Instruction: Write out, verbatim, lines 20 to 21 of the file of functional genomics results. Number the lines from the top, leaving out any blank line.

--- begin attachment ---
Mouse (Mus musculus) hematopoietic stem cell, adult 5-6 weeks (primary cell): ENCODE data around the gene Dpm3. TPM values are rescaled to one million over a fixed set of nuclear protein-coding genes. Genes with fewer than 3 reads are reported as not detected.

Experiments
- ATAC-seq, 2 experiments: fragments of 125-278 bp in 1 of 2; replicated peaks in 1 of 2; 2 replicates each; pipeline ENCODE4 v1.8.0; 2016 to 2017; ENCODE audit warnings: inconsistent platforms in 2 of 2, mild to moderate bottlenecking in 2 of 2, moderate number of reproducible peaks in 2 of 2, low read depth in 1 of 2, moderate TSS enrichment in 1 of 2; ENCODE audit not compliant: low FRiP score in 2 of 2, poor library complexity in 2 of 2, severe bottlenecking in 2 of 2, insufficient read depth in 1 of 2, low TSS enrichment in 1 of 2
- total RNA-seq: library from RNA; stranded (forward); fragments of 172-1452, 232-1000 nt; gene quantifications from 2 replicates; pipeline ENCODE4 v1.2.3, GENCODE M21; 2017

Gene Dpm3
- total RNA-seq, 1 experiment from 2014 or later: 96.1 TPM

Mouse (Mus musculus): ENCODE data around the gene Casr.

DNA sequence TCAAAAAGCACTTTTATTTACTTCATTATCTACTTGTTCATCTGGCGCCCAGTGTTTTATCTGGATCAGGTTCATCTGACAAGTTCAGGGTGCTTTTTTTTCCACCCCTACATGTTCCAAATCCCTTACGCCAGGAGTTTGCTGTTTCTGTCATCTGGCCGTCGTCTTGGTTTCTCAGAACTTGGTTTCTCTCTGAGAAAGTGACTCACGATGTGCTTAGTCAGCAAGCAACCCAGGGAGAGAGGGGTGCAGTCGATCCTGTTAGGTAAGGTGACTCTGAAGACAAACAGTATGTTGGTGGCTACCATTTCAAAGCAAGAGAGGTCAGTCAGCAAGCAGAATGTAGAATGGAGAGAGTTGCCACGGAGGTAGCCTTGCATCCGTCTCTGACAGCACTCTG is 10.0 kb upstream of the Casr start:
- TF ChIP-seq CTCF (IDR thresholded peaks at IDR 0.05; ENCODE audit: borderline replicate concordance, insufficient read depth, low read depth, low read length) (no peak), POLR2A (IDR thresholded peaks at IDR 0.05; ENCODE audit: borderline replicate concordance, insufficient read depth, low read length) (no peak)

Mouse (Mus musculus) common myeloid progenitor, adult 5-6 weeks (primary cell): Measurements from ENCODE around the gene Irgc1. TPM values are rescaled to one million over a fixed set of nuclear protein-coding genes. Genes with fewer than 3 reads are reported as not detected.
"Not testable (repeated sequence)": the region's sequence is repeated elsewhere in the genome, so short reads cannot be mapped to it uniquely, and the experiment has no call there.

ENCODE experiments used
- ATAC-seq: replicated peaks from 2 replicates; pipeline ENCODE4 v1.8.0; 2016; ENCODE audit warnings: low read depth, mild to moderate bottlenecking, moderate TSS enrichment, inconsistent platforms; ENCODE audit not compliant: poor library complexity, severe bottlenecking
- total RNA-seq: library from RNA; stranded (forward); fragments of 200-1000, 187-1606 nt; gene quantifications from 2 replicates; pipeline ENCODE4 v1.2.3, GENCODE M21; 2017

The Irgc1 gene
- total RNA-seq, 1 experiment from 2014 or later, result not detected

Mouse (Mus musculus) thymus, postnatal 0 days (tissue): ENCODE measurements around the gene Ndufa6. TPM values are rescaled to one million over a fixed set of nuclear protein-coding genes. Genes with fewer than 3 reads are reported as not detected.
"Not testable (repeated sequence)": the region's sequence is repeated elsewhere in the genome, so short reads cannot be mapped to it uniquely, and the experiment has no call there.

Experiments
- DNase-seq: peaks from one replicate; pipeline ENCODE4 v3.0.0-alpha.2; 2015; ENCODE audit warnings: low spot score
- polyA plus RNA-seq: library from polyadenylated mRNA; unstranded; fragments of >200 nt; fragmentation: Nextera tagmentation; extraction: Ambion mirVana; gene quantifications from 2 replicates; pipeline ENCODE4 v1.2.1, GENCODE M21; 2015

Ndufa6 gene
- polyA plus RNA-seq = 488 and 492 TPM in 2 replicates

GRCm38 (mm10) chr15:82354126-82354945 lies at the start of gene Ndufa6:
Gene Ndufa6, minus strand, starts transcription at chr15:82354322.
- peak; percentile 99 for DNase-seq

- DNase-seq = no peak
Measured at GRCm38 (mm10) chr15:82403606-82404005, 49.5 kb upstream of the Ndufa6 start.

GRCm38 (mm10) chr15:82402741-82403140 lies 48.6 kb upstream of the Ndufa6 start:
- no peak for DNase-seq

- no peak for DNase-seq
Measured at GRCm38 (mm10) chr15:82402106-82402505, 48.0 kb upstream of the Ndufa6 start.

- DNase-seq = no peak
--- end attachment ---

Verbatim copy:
- DNase-seq: peaks from one replicate; pipeline ENCODE4 v3.0.0-alpha.2; 2015; ENCODE audit warnings: low spot score
- polyA plus RNA-seq: library from polyadenylated mRNA; unstranded; fragments of >200 nt; fragmentation: Nextera tagmentation; extraction: Ambion mirVana; gene quantifications from 2 replicates; pipeline ENCODE4 v1.2.1, GENCODE M21; 2015